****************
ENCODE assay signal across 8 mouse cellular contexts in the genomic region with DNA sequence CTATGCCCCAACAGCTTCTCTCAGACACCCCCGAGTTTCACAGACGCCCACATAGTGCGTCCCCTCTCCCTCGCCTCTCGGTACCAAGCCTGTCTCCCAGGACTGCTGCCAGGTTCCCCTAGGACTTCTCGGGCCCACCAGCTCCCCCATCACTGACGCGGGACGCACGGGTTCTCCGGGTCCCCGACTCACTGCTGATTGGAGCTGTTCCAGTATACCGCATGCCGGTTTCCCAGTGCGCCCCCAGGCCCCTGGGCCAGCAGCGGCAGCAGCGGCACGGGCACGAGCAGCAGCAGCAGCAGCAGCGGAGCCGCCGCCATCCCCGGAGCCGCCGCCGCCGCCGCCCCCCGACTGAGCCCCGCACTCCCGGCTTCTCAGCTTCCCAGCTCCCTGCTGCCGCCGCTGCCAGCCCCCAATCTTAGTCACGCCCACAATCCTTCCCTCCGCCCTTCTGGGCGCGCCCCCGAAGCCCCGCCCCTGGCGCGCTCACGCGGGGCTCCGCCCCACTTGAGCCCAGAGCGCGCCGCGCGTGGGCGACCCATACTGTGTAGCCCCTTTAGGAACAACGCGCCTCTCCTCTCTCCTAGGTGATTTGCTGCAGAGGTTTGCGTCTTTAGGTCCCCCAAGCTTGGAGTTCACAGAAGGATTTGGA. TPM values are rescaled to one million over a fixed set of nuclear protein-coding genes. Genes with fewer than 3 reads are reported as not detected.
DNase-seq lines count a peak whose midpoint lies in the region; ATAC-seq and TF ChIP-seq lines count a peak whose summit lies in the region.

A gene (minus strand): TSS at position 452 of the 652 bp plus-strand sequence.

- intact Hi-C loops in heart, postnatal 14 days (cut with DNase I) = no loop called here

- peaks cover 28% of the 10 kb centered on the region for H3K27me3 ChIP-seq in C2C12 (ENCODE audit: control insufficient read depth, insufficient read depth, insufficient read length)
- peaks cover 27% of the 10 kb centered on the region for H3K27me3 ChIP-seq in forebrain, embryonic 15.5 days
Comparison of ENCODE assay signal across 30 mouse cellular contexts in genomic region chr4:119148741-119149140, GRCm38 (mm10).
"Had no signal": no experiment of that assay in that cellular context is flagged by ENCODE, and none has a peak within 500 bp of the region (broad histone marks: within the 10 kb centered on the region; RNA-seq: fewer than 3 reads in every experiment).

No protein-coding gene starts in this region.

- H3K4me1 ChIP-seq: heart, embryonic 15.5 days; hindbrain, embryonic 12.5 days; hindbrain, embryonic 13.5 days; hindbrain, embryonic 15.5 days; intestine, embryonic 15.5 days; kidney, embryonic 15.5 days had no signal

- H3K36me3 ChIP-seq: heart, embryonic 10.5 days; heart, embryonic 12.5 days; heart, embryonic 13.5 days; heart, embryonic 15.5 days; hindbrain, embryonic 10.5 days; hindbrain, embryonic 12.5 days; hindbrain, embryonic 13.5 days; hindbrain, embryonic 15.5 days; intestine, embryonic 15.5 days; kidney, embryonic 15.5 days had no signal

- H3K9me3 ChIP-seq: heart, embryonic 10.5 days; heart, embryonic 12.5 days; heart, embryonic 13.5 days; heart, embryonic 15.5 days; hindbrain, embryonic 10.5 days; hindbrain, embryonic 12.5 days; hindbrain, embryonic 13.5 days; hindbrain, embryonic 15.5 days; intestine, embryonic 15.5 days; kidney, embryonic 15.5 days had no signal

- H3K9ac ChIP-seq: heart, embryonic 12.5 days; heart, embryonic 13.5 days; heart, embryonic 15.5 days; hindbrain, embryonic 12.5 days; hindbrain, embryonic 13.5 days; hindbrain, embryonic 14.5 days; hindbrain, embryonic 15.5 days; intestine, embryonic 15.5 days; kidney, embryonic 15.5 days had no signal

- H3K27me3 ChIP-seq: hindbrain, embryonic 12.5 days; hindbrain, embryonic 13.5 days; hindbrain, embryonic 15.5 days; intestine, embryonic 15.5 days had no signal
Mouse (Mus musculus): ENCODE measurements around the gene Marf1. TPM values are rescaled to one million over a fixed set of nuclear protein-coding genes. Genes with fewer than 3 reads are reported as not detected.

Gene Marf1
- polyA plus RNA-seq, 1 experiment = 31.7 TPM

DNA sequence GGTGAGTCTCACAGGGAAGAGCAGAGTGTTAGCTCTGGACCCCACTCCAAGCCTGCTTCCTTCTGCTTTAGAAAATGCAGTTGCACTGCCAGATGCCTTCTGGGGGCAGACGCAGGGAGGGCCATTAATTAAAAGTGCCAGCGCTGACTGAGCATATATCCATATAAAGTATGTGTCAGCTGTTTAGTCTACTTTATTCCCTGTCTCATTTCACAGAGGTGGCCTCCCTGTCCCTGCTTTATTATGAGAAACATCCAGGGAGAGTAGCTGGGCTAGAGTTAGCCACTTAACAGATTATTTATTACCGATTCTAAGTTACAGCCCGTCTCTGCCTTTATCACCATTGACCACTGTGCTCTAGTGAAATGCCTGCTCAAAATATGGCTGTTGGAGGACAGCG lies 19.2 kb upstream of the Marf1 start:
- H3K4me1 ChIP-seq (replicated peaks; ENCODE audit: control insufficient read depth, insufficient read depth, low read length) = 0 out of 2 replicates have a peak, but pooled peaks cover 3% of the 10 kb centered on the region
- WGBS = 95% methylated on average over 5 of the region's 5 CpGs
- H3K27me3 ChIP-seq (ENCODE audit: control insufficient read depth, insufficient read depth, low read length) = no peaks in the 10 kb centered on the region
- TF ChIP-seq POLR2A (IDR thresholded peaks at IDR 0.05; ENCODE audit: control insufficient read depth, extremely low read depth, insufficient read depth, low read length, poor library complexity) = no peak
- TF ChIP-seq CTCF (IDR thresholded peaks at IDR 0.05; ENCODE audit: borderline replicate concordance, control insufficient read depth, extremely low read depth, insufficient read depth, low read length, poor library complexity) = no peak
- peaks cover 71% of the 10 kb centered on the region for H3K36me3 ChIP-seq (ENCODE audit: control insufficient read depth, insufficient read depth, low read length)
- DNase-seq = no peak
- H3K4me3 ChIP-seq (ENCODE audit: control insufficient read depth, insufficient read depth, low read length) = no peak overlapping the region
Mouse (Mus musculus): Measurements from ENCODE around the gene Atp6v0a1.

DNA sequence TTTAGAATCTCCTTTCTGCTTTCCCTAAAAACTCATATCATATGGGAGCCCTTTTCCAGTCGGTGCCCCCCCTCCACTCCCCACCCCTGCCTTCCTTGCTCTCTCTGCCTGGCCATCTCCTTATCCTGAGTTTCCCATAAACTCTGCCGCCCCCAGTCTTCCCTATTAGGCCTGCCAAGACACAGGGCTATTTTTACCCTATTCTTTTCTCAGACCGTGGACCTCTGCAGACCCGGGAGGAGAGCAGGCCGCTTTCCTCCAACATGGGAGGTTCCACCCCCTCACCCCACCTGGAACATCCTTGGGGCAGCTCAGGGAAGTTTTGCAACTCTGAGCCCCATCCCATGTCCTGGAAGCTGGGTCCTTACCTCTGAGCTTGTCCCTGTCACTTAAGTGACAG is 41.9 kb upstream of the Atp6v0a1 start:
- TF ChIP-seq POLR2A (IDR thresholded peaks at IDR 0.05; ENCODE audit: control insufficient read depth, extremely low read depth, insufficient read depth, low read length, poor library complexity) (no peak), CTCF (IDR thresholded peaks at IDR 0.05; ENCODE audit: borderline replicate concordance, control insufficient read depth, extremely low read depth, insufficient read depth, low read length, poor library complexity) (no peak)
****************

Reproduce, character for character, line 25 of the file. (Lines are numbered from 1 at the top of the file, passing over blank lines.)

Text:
- DNase-seq = no peak